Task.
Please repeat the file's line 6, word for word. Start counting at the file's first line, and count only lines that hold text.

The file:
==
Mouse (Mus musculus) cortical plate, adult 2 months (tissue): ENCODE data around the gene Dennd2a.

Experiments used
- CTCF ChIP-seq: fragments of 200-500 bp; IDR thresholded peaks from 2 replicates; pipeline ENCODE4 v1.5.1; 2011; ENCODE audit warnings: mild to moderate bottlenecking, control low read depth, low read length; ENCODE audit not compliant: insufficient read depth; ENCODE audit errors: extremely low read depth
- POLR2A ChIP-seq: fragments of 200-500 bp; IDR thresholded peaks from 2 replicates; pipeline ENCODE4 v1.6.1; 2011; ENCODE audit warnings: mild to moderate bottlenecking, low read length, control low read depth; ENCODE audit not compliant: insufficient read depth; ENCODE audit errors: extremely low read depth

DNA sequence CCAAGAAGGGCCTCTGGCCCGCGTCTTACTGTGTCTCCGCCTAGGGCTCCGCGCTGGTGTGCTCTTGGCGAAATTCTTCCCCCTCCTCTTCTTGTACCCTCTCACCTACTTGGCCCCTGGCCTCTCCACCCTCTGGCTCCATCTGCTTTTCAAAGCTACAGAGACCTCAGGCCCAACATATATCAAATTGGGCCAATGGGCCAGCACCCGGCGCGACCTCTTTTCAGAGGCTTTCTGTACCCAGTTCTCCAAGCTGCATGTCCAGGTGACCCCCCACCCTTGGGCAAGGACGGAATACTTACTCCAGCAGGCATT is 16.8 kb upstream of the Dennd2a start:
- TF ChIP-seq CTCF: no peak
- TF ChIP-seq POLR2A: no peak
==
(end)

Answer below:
- TF ChIP-seq CTCF: no peak